2009 Portland GSA Annual Meeting (18-21 October 2009)

Paper No. 9
Presentation Time: 3:50 PM


ZEIZA, Adam, Geoscience, University of Nevada, Las Vegas, 4505 Maryland Parkway, Box 454010, Las Vegas, NV 89154-4010 and JIANG, Ganqing, Department of Geoscience, University of Nevada, Las Vegas, Las Vegas, NV 89154-4010, zeizaa@unlv.nevada.edu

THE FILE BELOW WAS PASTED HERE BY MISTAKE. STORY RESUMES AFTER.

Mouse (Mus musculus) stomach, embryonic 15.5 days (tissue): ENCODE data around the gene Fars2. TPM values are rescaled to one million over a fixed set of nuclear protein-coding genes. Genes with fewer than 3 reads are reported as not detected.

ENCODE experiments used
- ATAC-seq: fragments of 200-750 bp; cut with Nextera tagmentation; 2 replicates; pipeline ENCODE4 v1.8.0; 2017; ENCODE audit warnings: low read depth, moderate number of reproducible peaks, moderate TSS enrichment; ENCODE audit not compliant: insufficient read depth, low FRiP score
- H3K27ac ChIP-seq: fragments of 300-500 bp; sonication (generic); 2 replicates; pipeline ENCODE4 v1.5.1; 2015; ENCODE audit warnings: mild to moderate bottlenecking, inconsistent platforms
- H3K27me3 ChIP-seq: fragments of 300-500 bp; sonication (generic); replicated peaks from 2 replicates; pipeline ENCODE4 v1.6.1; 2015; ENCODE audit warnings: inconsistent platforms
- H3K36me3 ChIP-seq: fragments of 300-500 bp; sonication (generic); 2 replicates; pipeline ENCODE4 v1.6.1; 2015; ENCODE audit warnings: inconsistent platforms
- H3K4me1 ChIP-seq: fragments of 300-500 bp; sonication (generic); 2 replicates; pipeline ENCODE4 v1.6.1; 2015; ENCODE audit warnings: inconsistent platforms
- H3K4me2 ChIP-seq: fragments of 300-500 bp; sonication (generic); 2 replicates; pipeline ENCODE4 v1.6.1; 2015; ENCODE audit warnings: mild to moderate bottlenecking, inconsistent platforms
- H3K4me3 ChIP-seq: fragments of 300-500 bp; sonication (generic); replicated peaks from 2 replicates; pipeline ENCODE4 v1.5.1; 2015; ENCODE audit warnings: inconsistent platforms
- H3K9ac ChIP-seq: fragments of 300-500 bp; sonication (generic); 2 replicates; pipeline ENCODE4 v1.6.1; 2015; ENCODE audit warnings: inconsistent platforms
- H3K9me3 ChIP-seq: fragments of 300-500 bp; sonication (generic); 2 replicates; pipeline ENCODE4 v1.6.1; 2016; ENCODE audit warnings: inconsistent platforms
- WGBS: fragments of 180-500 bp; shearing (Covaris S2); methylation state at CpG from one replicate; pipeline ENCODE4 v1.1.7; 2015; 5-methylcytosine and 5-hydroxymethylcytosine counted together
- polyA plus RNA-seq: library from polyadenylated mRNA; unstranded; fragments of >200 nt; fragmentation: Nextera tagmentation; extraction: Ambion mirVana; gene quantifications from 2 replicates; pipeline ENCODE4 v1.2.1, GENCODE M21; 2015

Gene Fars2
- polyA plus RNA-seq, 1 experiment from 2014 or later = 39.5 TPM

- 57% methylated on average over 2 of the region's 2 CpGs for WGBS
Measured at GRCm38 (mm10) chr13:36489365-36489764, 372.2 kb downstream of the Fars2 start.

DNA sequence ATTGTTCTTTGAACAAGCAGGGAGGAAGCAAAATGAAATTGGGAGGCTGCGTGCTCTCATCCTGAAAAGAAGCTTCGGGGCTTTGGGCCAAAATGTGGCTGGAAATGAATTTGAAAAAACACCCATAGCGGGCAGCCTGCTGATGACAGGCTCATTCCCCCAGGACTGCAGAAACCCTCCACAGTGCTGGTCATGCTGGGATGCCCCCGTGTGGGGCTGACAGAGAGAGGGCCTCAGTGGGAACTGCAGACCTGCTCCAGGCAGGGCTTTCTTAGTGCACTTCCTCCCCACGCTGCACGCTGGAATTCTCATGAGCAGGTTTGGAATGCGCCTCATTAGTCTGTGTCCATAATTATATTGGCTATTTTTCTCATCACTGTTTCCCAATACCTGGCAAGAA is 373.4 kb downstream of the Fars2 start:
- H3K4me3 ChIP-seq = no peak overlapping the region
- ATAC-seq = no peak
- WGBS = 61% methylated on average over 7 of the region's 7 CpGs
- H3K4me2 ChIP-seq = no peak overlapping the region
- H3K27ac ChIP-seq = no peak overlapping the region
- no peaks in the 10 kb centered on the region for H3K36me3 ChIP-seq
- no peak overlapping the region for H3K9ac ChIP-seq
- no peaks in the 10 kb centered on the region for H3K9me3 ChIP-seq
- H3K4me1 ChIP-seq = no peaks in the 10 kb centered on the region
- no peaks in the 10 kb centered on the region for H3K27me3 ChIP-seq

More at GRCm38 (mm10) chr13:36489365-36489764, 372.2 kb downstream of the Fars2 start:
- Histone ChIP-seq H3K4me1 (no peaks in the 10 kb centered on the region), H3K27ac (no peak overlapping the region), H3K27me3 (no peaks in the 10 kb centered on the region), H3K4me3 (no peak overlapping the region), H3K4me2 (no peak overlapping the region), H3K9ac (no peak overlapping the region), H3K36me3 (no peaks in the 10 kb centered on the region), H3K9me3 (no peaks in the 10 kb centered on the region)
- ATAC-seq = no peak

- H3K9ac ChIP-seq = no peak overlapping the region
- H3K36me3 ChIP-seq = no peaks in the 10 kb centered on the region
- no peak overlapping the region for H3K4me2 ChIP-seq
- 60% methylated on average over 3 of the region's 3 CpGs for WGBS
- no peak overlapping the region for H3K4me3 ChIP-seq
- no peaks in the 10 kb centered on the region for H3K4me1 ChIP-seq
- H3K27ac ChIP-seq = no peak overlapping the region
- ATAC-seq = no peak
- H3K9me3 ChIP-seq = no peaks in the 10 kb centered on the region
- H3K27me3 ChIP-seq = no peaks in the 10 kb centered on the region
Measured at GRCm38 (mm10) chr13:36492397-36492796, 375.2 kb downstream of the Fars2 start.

Several mechanisms such as allocyclic, autocyclic, combined allocyclic and autocyclic progradation models, and random facies models have been proposed to explain the formation of peritidal carbonate cycles and their temporal stacking patterns. However, allocyclic models remain the most prominent idea in carbonate cyclo and sequence stratigraphic interpretation. This idea is problematic for carbonate successions that developed during supergreenhouse times, such as in the Late Cambrian when levels of atmospheric C02 were noticeably the highest (~4000-7000ppm; Berner, 2001) compared to the other Phanerozoic time intervals. Such high atmospheric CO2 would have prevented the development of polar ice sheet, thus limiting and minimizing glacio-eustatic sea-level fluctuations. Five main sections in central Nevada and western Utah were logged to reveal the cycle types, stacking patterns, facies associations and possible forming mechanisms of the Late Cambrian carbonate successions. Peritidal to shallow subtidal cycles dominate the cycle types in central Nevada sections, where as deep subtidal and peritidal cycles occur in the lower and upper part of the western Utah section, respectively. Carbonate successions in Shingle Pass sections, central Nevada consist of peritidal carbonate complex, shallow subtidal, and sand shoal facies associations that are laterally discontinuous and have different cycles stacking from section to section. Cycles stacking in the lower part of central Nevada sections are different regionally with cycles stacking in the Orr Ridge section, western Utah, meanwhile cycles stacking are similar and correlatable regionally at the upper part of both Nevada and Utah sections. Those stacking of cycles comprise of peritidal and shallow subtidal cycles. These findings indicate that the lower part of the Late Cambrian carbonate successions were deposited in two different settings : shallow water platform setting for central Nevada section and deep ramp setting for western Utah section which was bounded by a steep trough in between these two sections. It is also interpreted that interactions of post-rift thermal subsidence, local tectonic activities and carbonate production rates were the major control of carbonate cycles and stacking patterns formation in this successions.